2019 Poetry Contest

Henri Matisse,  Icarus , 1946

Henri Matisse, Icarus, 1946

The Encounter invited all poets writing in English to submit up to 3 poems (maximum 40 lines each), related in some way to the theme, “Something to Start From” (see below). Our guest judge was author, professor and award-winning poet, Paul Mariani.

There was no fee to enter, but cash prizes of $300, $200 and $100 that would be awarded to first, second and third place poems. The winners will be invited to read their poems on the New York Encounter stage at Metropolitan Pavilion, 125 West 18th Street during the 3-day festival which will take place February 15–17 (Presidents' Day Weekend). Winners will also have the option of having their poems published on the New York Encounter website after the reading.

See last year's winning poems.

Submission Guidelines: Submit up to 3 unpublished poems, maximum 40 lines each, related to the NYE 2019 theme "Something to Start From." For the purpose of blind judging, do not include your name on the file name or within the document.

Submission deadline: December 2, 2018.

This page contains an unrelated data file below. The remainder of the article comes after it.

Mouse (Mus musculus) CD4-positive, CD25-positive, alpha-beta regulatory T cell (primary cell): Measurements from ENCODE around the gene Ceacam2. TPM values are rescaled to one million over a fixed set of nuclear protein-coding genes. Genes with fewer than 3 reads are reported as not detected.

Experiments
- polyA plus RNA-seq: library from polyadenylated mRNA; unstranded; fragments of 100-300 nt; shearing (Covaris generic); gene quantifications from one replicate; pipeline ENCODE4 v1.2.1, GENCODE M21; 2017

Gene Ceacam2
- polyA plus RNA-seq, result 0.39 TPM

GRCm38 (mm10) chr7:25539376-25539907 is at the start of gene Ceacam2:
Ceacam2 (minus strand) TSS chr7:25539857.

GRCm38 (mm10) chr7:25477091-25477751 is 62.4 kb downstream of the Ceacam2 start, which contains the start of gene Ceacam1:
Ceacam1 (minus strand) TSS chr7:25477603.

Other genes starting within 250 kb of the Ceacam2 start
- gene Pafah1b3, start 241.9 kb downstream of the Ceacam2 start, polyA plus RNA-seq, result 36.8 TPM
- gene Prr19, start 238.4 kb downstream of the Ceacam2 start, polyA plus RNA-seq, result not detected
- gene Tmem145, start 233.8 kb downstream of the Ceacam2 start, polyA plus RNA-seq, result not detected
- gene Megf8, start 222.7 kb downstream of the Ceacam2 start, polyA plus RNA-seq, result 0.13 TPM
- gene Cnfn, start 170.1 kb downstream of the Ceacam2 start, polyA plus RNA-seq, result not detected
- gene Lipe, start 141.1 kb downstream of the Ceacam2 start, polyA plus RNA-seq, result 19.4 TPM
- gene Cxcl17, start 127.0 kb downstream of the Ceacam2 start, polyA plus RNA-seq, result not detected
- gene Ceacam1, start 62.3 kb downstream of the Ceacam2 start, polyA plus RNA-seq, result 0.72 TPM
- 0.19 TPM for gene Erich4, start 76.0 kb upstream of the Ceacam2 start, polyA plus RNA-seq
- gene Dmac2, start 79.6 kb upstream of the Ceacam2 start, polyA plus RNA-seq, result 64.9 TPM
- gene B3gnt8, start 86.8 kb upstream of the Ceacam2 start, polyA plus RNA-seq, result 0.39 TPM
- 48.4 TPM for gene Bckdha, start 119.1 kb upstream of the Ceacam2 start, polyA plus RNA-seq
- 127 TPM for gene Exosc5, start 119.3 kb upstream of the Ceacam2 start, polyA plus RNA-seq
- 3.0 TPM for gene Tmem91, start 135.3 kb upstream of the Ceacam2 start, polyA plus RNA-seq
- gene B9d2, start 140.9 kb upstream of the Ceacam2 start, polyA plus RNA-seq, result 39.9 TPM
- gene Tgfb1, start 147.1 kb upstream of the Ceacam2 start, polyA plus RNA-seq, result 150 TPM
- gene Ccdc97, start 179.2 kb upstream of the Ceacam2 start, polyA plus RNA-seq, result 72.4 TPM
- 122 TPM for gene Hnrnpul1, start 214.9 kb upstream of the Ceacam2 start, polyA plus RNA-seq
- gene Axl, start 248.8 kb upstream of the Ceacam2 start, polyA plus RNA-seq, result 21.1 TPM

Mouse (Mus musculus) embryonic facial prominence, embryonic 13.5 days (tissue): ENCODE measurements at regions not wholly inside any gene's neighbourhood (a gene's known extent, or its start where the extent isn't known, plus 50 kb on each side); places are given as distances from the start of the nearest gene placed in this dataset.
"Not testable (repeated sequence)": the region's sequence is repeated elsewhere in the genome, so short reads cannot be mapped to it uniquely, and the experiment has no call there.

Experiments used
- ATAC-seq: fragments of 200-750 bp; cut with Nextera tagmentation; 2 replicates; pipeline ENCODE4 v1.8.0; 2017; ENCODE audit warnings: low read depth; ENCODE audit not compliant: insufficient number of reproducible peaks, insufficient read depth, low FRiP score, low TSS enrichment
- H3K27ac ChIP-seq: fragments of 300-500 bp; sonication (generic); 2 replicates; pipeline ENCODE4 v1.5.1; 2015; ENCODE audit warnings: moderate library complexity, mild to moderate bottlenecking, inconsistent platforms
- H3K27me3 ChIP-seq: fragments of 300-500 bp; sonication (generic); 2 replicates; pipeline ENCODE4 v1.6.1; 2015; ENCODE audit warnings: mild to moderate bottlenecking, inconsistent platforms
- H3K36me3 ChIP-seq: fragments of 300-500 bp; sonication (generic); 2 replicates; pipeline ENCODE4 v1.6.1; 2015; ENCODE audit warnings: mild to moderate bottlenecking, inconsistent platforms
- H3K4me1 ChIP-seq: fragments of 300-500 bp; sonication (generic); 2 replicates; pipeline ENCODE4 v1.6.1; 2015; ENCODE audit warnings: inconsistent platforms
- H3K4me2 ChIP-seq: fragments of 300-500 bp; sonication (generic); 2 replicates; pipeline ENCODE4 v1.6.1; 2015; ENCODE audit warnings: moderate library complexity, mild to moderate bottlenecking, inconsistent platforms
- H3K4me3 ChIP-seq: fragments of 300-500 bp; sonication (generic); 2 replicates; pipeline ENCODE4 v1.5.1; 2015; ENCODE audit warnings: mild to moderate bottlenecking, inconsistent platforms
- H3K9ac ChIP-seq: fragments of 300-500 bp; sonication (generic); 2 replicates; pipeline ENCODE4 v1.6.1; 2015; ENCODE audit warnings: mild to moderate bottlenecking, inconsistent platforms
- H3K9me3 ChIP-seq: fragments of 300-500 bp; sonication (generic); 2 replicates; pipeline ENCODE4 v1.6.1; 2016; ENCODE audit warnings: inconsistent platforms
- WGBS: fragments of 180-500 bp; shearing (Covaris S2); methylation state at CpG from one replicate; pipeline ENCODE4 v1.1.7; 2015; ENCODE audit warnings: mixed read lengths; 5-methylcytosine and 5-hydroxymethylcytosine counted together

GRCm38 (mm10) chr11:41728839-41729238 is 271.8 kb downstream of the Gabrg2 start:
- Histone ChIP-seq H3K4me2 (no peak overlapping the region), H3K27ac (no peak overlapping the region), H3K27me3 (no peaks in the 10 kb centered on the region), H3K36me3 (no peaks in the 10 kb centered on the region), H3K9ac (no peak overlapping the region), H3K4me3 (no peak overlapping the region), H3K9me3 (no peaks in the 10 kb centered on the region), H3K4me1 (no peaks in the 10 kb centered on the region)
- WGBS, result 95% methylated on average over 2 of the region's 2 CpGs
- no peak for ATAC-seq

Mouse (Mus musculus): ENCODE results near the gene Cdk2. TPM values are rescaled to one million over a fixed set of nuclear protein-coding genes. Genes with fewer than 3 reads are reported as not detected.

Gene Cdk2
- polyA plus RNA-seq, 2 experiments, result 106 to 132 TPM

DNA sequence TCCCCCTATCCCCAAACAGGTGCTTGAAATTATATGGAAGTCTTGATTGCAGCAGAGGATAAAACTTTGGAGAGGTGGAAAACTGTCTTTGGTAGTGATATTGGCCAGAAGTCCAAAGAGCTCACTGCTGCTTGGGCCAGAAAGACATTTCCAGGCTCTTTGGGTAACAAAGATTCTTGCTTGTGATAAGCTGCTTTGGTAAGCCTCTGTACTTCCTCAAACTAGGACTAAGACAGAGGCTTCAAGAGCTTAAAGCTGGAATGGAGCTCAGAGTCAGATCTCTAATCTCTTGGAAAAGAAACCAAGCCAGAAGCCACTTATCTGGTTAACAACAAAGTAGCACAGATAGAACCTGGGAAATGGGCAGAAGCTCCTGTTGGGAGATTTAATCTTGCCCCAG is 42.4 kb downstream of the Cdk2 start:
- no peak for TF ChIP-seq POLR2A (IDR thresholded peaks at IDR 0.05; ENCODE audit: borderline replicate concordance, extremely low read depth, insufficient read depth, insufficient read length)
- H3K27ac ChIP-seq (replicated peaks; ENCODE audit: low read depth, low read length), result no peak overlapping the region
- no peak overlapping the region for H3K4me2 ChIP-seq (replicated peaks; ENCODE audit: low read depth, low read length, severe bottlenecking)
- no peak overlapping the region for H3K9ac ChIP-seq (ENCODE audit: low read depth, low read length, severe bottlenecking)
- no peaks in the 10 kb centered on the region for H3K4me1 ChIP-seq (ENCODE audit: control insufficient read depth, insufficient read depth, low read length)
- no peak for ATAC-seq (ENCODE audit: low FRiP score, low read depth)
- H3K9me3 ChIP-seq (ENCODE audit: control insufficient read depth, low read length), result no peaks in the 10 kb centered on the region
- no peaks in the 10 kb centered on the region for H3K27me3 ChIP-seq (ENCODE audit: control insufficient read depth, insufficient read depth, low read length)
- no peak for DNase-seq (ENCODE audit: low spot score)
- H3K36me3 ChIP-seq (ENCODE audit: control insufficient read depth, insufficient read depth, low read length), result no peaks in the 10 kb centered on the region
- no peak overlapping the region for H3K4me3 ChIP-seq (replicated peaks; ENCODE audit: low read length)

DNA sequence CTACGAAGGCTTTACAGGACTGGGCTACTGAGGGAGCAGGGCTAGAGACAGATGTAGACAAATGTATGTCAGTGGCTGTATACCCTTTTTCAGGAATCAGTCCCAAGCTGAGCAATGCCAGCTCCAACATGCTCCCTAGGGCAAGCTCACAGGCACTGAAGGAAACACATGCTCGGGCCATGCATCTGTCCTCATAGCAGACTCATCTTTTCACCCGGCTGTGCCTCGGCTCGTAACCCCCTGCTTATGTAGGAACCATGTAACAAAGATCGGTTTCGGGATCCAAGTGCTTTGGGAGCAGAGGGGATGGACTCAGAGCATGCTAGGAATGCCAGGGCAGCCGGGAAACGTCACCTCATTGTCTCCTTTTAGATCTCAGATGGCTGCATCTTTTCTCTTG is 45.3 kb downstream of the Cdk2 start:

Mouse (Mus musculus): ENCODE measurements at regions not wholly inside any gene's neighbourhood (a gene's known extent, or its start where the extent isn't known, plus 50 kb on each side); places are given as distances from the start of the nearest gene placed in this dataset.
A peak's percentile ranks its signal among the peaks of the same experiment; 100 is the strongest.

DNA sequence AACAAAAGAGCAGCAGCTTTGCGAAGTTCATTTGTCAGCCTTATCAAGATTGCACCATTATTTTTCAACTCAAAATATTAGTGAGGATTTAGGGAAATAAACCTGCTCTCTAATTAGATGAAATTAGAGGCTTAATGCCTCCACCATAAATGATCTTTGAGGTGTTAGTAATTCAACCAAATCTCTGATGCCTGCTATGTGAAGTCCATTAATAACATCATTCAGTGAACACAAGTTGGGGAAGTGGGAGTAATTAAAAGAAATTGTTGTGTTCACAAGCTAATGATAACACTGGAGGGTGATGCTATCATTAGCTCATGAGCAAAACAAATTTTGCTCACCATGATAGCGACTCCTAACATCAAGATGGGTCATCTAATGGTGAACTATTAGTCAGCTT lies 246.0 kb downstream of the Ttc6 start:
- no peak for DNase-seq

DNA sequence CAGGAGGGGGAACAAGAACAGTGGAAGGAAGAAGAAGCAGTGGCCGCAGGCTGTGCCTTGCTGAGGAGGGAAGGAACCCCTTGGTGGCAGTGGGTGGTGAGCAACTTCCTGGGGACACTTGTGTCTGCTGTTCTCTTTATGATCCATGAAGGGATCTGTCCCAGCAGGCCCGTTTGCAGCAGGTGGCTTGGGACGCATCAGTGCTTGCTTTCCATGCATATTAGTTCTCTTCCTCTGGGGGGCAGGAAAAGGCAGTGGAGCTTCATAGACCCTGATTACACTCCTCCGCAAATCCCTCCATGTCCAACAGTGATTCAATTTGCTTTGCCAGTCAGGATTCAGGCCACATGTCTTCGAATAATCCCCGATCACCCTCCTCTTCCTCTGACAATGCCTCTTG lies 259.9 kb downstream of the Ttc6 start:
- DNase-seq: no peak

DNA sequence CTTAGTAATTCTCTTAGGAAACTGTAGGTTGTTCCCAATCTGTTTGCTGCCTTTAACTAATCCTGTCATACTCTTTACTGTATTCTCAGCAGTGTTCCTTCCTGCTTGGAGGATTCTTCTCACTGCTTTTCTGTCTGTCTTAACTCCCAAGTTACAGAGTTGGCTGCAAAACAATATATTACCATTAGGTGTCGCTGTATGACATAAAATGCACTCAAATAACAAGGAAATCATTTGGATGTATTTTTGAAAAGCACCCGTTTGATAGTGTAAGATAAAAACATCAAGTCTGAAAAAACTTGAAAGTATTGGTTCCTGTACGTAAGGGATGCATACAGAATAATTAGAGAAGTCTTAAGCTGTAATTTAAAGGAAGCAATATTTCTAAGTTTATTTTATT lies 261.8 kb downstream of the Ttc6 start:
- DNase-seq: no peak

Thank you for your submission!

Something to Start From

We are at the end of an epoch and we feel the need to rediscover our identity and somehow start again. But, having abandoned traditions, challenged norms, and rejected authorities, we are left with nothing but ourselves to make sense of it all. With no blueprint, the present is full of unease and the future appears enigmatic.

We are uncertain of the meaning of our lives, and so often feel confused, alone and isolated. Our collective days are filled by the pressures of success and conformity, along with the fear of being left behind. Failure seems irredeemable, mercy impossible. So, we often look for scapegoats or ways to escape. But tribal belonging or artificial realities are poor substitutes for the certainties we have lost.

At the same time, this very unease reveals something in us. Something that feels the lack, aches for meaning, and recognizes the truth, like a tuning fork vibrating for its single, unmistakable note. Something that makes us long to be looked at, listened to, understood, forgiven, valued just because we exist. Something that perceives a promise even within these challenging times and urges us to respond, to say “Here I am!”, to seek justice, to build anew. An innermost, irreducible, decisive core marked by a stubborn expectation.

Has anyone ever promised us anything? Then WHY do we expect something?
— Cesare Pavese